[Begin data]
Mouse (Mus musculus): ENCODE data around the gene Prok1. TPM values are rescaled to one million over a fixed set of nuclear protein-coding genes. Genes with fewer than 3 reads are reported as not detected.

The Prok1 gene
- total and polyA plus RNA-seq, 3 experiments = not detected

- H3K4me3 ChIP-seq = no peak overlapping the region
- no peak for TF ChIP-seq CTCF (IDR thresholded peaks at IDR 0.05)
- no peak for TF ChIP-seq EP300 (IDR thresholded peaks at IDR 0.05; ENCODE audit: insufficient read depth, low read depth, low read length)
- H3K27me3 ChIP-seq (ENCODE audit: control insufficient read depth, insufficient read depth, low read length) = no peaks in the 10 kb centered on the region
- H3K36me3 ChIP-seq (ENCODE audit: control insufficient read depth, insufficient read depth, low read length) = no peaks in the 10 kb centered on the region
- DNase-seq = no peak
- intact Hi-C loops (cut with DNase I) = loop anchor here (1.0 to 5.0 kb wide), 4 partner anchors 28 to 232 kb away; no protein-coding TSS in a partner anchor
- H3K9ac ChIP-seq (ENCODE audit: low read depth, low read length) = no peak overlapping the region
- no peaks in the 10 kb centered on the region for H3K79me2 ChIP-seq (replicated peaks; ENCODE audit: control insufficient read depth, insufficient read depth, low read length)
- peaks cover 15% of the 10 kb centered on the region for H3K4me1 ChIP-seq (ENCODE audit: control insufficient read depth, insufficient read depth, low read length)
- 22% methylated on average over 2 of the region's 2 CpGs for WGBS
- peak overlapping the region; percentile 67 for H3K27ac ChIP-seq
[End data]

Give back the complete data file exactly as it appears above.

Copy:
Mouse (Mus musculus): ENCODE data around the gene Prok1. TPM values are rescaled to one million over a fixed set of nuclear protein-coding genes. Genes with fewer than 3 reads are reported as not detected.

The Prok1 gene
- total and polyA plus RNA-seq, 3 experiments = not detected

- H3K4me3 ChIP-seq = no peak overlapping the region
- no peak for TF ChIP-seq CTCF (IDR thresholded peaks at IDR 0.05)
- no peak for TF ChIP-seq EP300 (IDR thresholded peaks at IDR 0.05; ENCODE audit: insufficient read depth, low read depth, low read length)
- H3K27me3 ChIP-seq (ENCODE audit: control insufficient read depth, insufficient read depth, low read length) = no peaks in the 10 kb centered on the region
- H3K36me3 ChIP-seq (ENCODE audit: control insufficient read depth, insufficient read depth, low read length) = no peaks in the 10 kb centered on the region
- DNase-seq = no peak
- intact Hi-C loops (cut with DNase I) = loop anchor here (1.0 to 5.0 kb wide), 4 partner anchors 28 to 232 kb away; no protein-coding TSS in a partner anchor
- H3K9ac ChIP-seq (ENCODE audit: low read depth, low read length) = no peak overlapping the region
- no peaks in the 10 kb centered on the region for H3K79me2 ChIP-seq (replicated peaks; ENCODE audit: control insufficient read depth, insufficient read depth, low read length)
- peaks cover 15% of the 10 kb centered on the region for H3K4me1 ChIP-seq (ENCODE audit: control insufficient read depth, insufficient read depth, low read length)
- 22% methylated on average over 2 of the region's 2 CpGs for WGBS
- peak overlapping the region; percentile 67 for H3K27ac ChIP-seq